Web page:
Small cell lung cancer (SCLC) is one of the most sensitive tumors to drug therapy; however, the majority of patients eventually relapse within a few years. Emergence of drug resistance is thought to play a major role in the dismal course of this disease. However, the mechanism of drug resistance in SCLC still remains obscure. Based on the clinical observation that a significant proportion of patients with relapsing tumor show an elevated serum carcinoembryonic antigen (CEA) concentration while serum neuron-specific enolase (NSE) concentration remains normal, we attempted to determine whether the tissue expression of CEA is indicative of a clonal change in SCLC, in contrast with the tissue expression of NSE and P-glycoprotein (P-gp). We examined 22 SCLC patients with tumor specimens available both at diagnosis and at relapse. Of the 22 patients, two had CEA expression at diagnosis, and a further three patients showed CEA expression at relapse. It is of note that there were two patients whose tumors expressed NSE alone at diagnosis but expressed CEA alone at relapse. Serum CEA concentration was concordant with the tissue expression of CEA; however, serum NSE concentration was not concordant with the tissue expression of NSE. Tumors with CEA expression at relapse were generally resistant to salvage chemotherapy, while there was no close relationship between the tissue expression of P-gp and refractoriness to drugs at relapse. These findings indicate that the tissue expression of CEA in SCLC is a marker of a cloncal change during chemotherapy, and such a clonal change would play a role in the emergence of drug resistance in SCLC.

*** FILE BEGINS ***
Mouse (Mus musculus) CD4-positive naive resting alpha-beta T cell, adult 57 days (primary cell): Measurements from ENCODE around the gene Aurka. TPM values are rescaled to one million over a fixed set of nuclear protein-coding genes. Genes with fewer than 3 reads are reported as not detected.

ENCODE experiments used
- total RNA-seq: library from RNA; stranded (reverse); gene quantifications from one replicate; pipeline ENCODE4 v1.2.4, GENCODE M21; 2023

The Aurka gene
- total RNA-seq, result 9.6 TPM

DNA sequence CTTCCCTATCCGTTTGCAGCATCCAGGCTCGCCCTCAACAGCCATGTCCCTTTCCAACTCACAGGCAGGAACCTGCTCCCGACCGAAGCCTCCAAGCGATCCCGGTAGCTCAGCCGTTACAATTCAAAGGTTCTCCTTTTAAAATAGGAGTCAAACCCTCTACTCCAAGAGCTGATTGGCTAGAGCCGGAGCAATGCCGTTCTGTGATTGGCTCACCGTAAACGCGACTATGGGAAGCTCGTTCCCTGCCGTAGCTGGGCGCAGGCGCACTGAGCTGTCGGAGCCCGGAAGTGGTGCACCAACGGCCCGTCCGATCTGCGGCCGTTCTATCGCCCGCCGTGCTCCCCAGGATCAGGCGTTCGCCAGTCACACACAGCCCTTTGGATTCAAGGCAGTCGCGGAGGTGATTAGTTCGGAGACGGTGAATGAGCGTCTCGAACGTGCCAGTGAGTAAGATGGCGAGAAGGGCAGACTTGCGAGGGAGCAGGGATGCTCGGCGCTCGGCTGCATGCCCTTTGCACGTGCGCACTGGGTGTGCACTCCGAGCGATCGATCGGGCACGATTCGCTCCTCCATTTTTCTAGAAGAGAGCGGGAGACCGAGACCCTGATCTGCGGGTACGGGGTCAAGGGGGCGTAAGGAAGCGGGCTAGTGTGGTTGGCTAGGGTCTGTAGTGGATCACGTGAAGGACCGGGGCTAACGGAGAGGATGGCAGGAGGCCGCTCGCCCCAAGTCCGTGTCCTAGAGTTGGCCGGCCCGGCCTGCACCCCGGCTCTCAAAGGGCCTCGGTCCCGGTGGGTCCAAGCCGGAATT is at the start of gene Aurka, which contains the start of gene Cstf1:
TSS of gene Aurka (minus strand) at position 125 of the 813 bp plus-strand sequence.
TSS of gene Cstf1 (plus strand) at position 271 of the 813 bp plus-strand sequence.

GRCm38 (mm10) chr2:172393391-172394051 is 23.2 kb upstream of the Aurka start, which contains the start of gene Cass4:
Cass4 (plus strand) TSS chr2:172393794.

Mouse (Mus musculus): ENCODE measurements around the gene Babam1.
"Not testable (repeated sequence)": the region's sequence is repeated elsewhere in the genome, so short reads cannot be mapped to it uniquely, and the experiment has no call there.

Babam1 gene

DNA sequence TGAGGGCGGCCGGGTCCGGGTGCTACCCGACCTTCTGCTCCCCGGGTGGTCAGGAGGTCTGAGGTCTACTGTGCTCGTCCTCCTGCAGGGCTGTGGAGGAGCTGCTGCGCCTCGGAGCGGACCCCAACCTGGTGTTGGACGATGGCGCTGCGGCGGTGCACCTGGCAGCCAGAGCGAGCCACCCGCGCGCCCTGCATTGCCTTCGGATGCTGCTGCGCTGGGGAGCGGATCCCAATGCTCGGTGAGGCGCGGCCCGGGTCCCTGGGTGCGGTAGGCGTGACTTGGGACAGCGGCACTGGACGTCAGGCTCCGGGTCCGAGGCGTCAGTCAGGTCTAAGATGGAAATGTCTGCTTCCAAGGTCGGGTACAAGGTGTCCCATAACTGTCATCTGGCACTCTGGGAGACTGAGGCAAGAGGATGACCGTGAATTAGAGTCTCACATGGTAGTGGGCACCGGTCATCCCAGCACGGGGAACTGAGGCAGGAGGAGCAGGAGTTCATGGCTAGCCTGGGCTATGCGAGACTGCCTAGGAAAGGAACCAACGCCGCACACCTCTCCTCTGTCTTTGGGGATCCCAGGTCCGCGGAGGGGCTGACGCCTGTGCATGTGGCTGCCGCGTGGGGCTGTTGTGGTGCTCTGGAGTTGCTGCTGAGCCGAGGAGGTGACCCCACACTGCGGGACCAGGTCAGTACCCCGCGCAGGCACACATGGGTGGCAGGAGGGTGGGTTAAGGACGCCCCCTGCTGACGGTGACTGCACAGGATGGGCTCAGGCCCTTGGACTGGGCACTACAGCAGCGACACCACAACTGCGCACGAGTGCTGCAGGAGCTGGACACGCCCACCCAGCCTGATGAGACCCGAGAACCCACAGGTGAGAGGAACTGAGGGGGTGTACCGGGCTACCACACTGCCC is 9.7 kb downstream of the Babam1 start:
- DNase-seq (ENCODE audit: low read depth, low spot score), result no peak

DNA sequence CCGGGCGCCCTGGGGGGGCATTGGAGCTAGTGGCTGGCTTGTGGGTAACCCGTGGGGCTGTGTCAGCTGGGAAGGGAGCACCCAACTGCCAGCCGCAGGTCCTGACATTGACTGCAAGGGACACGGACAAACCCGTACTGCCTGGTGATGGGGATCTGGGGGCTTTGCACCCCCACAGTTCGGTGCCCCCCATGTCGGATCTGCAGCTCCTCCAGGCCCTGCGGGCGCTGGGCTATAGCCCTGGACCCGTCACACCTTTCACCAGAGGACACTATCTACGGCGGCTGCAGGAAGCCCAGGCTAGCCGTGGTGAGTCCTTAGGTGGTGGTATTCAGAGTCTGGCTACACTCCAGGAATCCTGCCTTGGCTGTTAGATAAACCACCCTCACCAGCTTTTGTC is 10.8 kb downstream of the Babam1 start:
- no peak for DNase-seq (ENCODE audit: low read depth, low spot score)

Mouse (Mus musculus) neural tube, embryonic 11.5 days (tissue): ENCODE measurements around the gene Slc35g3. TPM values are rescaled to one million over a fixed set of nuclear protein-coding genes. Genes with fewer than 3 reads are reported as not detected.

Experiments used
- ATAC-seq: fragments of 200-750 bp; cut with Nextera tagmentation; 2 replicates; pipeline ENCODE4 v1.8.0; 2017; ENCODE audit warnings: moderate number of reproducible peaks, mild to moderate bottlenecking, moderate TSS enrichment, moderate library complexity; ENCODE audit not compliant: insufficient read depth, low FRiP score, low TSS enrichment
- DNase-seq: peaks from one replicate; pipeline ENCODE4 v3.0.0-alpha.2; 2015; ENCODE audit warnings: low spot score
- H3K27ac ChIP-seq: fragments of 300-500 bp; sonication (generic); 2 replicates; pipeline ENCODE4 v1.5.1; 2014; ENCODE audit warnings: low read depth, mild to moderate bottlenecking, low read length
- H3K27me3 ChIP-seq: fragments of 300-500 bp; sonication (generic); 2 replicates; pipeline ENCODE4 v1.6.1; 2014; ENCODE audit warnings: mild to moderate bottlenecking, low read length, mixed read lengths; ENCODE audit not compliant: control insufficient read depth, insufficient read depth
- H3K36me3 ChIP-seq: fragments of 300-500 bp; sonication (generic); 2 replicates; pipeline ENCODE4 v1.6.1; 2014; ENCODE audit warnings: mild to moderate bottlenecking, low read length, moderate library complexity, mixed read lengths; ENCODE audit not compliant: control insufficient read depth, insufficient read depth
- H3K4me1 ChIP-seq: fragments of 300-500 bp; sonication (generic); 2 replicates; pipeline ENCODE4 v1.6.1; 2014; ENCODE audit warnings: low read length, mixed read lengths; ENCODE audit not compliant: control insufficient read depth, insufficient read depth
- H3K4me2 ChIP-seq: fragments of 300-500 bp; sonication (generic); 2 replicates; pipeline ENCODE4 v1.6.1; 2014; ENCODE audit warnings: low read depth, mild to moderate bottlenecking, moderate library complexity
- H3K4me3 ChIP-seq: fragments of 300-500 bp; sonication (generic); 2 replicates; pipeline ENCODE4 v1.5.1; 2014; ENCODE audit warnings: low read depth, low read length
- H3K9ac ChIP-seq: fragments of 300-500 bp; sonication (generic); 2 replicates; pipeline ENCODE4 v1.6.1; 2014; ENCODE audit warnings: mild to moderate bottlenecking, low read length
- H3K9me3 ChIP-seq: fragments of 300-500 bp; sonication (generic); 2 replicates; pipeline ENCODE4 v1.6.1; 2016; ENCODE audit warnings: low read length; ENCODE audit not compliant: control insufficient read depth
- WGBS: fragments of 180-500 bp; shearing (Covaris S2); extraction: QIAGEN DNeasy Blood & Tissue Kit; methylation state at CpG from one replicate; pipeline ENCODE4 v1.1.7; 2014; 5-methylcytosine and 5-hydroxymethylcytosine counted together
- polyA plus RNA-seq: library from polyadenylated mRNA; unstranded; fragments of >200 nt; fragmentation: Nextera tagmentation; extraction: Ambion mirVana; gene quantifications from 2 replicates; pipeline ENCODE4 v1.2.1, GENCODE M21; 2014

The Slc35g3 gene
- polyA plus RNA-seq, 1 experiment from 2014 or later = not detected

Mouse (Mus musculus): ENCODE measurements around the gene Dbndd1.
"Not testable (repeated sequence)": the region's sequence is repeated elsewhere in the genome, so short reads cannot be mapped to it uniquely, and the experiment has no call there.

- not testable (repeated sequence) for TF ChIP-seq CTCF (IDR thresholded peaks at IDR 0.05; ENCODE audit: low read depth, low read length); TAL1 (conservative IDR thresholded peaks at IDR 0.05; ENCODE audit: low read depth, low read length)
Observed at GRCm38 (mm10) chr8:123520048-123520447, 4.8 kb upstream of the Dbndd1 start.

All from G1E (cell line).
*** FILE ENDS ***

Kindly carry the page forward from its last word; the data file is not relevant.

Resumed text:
|Number of pages||8|
|Journal||Japanese Journal of Thoracic Diseases|
|Publication status||Published - Jan 1 1992|
ASJC Scopus subject areas
- Pulmonary and Respiratory Medicine